Housing prices, already high across Canada, skyrocketed during the pandemic. Prices rose by more than 30% between the end of 2019 and the end of 2021.
Many are hoping that rising interest rates will help cool Canada’s overheated housing market. However, this will not make home ownership more affordable for the average working family.
The amount of money that banks can lend for a mortgage is regulated by the federal government. It depends on your income and existing debt load, as well as expected heating costs and property taxes for the house you are purchasing. By law, your mortgage payments plus these other items cannot total more than 44% of your before-tax income.
Higher interest rates increase the cost of your mortgage payments, and so reduce the amount of money that a bank can offer you in a mortgage. This can add up quickly.
For a household earning the median income of $110,000, a 2% increase in interest rates would reduce their maximum mortgage by $90,000. (Median household income means that half of households make more money, and half of households make less).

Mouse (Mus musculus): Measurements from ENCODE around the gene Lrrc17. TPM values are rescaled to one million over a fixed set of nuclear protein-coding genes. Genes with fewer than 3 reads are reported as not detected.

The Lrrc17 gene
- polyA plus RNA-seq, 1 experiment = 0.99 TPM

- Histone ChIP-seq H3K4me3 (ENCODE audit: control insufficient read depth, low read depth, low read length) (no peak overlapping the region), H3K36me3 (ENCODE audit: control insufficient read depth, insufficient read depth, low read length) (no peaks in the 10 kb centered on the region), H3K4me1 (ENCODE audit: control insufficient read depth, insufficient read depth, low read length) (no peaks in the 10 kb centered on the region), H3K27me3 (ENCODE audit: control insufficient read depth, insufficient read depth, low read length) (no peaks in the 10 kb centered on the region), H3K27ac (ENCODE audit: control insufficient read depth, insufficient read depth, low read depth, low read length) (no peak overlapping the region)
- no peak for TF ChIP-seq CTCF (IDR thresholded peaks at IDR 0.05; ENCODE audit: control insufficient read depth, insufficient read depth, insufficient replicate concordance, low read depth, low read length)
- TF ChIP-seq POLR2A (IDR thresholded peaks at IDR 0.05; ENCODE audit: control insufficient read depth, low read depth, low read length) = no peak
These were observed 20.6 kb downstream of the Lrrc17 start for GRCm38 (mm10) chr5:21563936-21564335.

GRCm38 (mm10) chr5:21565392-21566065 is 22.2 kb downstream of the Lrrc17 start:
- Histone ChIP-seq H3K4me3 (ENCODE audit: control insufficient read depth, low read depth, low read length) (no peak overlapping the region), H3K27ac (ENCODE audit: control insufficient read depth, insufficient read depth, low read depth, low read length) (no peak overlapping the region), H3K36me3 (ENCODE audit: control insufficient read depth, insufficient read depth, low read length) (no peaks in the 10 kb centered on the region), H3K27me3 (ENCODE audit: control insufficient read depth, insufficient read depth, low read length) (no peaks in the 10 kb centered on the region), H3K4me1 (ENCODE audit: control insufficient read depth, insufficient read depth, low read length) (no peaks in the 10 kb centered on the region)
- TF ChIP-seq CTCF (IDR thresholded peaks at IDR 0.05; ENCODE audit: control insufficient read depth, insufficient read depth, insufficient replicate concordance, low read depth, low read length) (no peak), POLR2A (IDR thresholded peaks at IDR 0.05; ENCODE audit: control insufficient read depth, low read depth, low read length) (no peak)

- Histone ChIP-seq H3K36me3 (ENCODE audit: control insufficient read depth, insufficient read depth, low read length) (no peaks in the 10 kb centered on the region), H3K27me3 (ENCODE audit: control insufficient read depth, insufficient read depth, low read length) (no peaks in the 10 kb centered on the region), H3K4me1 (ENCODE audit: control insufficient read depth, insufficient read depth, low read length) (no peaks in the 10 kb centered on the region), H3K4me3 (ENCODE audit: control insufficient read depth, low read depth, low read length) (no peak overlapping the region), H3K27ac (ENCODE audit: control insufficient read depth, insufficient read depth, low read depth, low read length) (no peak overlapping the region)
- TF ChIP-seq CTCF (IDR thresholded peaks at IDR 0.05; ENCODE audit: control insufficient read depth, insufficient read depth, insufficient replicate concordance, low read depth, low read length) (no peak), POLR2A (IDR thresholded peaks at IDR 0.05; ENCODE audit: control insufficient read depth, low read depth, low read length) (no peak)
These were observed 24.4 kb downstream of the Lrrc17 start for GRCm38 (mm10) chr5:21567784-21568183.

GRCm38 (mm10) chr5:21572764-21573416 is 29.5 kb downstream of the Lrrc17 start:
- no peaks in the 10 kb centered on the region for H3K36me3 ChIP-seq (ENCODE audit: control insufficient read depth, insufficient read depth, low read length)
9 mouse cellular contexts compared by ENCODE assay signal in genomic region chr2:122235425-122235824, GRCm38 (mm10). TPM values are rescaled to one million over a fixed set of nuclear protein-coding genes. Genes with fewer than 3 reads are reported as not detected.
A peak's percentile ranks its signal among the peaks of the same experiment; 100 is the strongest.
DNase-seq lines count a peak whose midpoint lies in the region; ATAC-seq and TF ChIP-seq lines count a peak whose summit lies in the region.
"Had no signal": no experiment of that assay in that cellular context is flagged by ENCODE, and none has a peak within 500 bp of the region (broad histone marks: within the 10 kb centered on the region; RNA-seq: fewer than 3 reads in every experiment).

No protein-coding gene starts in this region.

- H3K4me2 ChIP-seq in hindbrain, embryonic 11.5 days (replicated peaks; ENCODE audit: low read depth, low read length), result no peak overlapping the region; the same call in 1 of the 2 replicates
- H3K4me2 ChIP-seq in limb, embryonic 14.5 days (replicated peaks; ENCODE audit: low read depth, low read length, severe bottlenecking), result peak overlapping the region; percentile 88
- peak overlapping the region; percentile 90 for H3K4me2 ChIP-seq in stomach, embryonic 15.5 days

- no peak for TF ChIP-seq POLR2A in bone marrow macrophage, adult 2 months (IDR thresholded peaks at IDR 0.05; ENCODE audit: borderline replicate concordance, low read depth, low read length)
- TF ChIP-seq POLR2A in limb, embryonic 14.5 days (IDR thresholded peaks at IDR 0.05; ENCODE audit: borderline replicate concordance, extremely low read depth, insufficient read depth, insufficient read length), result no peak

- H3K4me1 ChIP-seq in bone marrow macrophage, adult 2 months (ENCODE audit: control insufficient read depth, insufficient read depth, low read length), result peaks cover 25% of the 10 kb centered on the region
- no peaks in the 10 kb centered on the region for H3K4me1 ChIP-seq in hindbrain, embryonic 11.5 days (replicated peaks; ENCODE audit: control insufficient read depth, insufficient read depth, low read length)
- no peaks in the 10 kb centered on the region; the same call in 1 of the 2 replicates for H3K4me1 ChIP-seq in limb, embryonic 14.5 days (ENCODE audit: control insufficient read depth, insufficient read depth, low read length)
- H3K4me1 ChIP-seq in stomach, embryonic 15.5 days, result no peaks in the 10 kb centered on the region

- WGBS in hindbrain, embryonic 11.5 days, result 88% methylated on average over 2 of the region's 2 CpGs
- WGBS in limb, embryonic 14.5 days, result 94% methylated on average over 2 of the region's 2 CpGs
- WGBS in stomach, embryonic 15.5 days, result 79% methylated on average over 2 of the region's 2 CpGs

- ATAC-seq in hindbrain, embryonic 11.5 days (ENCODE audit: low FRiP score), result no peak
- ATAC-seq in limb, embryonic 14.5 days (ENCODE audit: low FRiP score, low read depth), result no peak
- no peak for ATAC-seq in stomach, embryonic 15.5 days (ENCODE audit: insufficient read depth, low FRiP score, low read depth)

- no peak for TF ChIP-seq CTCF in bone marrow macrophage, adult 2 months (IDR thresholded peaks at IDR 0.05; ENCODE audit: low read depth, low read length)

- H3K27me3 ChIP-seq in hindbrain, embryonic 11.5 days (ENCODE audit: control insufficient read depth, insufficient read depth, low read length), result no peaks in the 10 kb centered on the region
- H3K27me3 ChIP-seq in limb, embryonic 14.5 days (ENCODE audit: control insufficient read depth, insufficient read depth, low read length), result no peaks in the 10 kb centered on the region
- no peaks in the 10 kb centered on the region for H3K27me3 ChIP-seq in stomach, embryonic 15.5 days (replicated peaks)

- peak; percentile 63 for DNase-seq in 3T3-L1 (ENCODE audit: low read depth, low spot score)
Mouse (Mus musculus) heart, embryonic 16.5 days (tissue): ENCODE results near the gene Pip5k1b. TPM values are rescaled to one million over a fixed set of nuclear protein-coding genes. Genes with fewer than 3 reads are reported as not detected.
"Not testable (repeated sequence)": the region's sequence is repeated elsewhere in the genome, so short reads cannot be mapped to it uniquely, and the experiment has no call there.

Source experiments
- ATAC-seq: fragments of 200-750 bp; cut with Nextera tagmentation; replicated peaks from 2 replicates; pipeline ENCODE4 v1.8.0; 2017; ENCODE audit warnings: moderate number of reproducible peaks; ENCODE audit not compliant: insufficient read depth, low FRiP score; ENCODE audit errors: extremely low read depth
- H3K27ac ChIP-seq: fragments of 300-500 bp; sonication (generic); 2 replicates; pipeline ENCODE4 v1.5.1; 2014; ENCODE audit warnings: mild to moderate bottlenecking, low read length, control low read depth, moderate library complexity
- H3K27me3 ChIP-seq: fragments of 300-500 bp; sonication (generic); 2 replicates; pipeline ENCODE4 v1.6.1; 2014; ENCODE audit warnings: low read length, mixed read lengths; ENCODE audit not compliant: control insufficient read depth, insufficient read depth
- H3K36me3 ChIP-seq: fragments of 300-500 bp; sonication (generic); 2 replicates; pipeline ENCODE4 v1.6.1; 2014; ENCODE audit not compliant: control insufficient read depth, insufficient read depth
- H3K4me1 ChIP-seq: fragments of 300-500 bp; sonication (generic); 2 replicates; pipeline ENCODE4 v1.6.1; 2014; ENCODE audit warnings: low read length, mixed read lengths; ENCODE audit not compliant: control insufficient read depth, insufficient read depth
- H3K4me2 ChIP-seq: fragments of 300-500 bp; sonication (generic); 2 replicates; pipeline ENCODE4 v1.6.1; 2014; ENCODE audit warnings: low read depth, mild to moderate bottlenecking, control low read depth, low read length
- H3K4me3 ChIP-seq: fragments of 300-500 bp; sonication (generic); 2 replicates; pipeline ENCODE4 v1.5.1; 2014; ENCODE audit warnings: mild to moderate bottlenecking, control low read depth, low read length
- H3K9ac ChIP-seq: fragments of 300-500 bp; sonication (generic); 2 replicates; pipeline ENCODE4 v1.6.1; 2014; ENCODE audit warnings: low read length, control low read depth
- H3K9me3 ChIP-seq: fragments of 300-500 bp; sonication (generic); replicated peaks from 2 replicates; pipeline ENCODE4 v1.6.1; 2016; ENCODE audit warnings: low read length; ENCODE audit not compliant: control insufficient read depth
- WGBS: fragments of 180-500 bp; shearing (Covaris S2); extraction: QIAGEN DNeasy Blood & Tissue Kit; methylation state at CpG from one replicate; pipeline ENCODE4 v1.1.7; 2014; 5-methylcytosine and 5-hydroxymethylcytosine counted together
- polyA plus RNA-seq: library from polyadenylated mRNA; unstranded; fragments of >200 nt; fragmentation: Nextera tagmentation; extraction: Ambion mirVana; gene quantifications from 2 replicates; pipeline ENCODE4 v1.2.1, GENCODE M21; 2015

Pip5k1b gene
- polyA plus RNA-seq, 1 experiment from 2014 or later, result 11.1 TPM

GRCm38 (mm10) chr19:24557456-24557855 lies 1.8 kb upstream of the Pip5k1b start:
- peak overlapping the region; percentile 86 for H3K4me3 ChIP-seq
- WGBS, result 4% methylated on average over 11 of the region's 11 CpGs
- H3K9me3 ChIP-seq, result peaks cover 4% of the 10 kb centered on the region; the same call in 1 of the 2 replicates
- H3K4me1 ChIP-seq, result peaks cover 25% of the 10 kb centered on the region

This chart shows the average price of homes sold in each province in April 2022. Next to that is the maximum offer that a household with the median income could place on a house at current mortgage rates (4.6%), assuming they had saved up a 20% down payment.
In Canada’s three largest provinces – British Columbia, Ontario, and Quebec – the average house price is out of reach for a household with the median income and a 20% down payment. Nova Scotia is getting very close to that line.
With rising interest rates, the majority of households will find themselves locked out of the housing market because there simply are no houses available at the amount they are allowed to borrow. Meanwhile, saving for a down payment will become even more difficult as rental costs surge above the affordability bar set for home ownership.